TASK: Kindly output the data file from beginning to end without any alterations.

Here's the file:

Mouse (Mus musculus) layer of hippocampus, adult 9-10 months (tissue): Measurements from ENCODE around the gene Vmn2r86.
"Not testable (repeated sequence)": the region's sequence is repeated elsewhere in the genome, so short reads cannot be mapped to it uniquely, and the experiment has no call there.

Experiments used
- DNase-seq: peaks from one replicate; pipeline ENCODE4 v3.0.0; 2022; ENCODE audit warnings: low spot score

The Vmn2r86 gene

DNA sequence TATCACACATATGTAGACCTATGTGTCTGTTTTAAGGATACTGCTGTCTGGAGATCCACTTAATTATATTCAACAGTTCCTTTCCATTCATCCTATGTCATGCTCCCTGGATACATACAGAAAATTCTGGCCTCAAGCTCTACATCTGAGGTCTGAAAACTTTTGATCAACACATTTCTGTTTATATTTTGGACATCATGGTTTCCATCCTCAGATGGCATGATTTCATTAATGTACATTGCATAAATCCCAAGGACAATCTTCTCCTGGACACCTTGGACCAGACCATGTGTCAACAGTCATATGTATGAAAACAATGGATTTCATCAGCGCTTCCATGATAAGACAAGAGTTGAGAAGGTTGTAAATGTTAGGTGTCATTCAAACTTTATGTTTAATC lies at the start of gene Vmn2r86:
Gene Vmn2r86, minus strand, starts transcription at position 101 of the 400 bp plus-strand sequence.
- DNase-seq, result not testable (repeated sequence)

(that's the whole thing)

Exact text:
Mouse (Mus musculus) layer of hippocampus, adult 9-10 months (tissue): Measurements from ENCODE around the gene Vmn2r86.
"Not testable (repeated sequence)": the region's sequence is repeated elsewhere in the genome, so short reads cannot be mapped to it uniquely, and the experiment has no call there.

Experiments used
- DNase-seq: peaks from one replicate; pipeline ENCODE4 v3.0.0; 2022; ENCODE audit warnings: low spot score

The Vmn2r86 gene

DNA sequence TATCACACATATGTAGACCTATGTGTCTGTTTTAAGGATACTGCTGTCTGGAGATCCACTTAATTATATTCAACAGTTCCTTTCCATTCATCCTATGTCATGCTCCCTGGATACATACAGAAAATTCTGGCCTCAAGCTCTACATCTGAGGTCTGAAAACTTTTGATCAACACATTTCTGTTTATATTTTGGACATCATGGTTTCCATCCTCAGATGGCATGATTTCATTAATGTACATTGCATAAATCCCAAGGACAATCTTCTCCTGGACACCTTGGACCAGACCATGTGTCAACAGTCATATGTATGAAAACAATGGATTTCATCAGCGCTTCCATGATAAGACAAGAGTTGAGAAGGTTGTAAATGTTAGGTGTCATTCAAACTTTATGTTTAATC lies at the start of gene Vmn2r86:
Gene Vmn2r86, minus strand, starts transcription at position 101 of the 400 bp plus-strand sequence.
- DNase-seq, result not testable (repeated sequence)